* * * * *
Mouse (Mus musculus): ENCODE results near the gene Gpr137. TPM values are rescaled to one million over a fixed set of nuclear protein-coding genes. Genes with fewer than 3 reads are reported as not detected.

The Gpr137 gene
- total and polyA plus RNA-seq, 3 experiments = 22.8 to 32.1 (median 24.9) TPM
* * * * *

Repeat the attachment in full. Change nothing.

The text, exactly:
Mouse (Mus musculus): ENCODE results near the gene Gpr137. TPM values are rescaled to one million over a fixed set of nuclear protein-coding genes. Genes with fewer than 3 reads are reported as not detected.

The Gpr137 gene
- total and polyA plus RNA-seq, 3 experiments = 22.8 to 32.1 (median 24.9) TPM